Table of Contents

Search

  1. Preface
  2. Introduction to Dynamic Data Masking
  3. Rules
  4. Connection Rules
  5. Security Rules
  6. Security Rule Set Simulator
  7. Masking Functions
  8. Stored Procedure Result Set Masking
  9. Integration with Informatica Products
  10. XML Functions Reference
  11. Glossary

Regular Expression - Regex

Regular Expression - Regex

You can use regular expression to identify incoming SQL statements that match the criteria that you define for the matcher. A regular expression consists of character literals and metacharacters.
The Rule Engine uses metacharacters to determine the algorithm for processing regular expression characters. The Rule Engine matches each character at least one time.
To match multiple instances of a character in a regular expression, apply a quantifier or a repetition operator. For example, to find a match that starts with the letter
a
and ends with the letter
b
, use the following the regular expression:
^a.*b$
. The asterisk metacharacter repeats the preceding match for any metacharacter (.) zero, one, or more times. If you want to use the like character to define the same pattern, use
a%b
with the percent sign to indicate zero, one, or multiple occurrences of any character.
The following table describes the regular expression metacharacters that you can use with Dynamic Data Masking:
Expression
Description
\t
Indicates a tab character.
\n
Indicates a new line.
.
Matches any character except for new lines.
|
Indicates the expression on the left or right side matches the target string.
[ ]
Defines the enclosed characters that can match the target character. For example, the expression
[ab]
matches the letters a and b. The expression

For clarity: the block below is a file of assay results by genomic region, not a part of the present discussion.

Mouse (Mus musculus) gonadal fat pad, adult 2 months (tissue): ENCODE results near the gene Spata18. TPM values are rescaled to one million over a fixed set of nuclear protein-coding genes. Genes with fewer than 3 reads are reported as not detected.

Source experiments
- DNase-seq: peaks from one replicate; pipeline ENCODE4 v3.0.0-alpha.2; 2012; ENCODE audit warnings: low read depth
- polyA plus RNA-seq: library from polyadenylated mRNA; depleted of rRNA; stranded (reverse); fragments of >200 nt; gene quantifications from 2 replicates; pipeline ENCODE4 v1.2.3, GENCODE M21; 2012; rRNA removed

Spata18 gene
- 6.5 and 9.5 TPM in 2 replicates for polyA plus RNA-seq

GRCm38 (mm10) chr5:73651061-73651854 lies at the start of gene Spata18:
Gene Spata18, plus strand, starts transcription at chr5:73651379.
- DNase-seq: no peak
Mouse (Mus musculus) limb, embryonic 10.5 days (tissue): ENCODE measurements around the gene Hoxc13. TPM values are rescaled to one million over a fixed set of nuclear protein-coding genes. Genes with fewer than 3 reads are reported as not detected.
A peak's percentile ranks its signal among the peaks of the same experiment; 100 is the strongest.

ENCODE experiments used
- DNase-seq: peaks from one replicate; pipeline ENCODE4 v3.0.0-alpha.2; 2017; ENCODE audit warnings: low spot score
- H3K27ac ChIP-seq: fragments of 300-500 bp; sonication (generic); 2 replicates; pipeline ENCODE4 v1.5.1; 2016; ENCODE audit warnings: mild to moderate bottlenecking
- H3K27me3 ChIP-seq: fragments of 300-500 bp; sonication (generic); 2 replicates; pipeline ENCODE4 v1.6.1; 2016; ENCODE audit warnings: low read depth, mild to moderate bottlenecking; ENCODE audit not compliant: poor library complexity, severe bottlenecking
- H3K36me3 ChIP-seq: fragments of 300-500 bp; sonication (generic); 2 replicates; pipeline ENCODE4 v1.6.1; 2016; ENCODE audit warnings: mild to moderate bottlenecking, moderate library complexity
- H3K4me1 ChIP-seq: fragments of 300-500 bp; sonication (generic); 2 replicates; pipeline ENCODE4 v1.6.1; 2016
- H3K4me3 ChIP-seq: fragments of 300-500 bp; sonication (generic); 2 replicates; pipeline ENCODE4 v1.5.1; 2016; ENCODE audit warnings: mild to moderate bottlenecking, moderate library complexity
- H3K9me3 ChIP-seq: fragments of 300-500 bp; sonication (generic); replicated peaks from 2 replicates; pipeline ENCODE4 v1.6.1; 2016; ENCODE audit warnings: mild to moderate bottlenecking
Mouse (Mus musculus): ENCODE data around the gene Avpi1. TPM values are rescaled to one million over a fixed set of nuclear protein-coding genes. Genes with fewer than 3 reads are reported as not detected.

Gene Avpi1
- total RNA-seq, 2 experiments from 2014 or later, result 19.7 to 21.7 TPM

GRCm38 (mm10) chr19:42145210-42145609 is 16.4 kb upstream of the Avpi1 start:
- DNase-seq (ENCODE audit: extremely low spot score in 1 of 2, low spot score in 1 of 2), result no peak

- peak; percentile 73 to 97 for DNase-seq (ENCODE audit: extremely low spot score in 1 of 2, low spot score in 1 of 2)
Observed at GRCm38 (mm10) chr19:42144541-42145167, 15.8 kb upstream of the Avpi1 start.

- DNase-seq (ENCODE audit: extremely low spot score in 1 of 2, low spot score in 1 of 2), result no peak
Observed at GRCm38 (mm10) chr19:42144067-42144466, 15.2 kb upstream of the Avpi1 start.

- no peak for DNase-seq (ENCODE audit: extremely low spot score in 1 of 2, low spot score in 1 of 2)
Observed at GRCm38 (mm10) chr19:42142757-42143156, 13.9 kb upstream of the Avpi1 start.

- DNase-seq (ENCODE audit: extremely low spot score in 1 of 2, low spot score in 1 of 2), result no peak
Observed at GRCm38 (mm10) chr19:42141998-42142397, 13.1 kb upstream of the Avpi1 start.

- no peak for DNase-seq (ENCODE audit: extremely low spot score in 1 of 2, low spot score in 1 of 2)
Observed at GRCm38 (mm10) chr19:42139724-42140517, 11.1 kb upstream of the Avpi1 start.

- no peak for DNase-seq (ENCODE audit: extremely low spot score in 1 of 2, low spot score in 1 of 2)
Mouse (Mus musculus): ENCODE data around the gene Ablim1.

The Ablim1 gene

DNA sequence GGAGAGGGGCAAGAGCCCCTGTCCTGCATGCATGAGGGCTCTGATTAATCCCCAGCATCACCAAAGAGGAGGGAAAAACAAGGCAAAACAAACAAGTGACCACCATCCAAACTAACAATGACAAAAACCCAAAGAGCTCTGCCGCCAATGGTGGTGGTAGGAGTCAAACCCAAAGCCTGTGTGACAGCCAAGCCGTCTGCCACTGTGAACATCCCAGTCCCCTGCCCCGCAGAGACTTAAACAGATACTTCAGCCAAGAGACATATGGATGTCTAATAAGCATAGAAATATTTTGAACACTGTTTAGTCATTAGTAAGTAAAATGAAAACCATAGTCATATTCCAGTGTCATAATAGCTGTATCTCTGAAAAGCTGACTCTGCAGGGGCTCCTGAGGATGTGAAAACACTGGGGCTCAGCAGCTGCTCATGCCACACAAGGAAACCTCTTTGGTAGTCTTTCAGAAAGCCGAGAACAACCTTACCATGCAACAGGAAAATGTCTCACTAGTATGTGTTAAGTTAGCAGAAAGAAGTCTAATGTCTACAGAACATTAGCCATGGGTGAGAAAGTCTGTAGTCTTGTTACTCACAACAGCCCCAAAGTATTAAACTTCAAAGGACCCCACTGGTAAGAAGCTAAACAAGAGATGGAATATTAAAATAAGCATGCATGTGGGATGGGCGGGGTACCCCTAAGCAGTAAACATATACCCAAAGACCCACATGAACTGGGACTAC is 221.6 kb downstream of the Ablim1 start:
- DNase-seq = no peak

[0-9]
matches any digit.
[^]
Indicates that the enclosed characters do not match the target character. For example,
[^ab]
matches all characters except "a" and "b."
[^0-9]
matches any character that is not a digit.
*
Indicates that the character to the left of asterisk in the expression will match zero or more times. For example,
be*
matches "b," "be," and "bee."
+
Indicates that the character to the left of the plus sign matches one or more times. For example,
be+
matches
be
and
bee
, but not
b
.
?
Indicates that the character to the left of question mark in the expression matches zero or one time. For example,
be?
matches
b
and
be
, but not
bee
.
^
Indicates that the expression to the right of
^
matches when
^
is at the beginning of a line. For example,
^A
matches an
A
at the beginning of a line.
$
The expression to the left of
$
matches when
$
is at the end of a line. For example, the expression
e$
matches the letter
e
that is at the end of a line.
( )
Defines tagging and the processing order of expressions.
\
Indicates an escape character. Use double backslashes to view the backslash character.
\Q
Indicates the start of a quoted expression. The parser ignores special characters.
\E
Indicates the end of a quoted expression.
\S
Defines a separator for space, tab, or new line.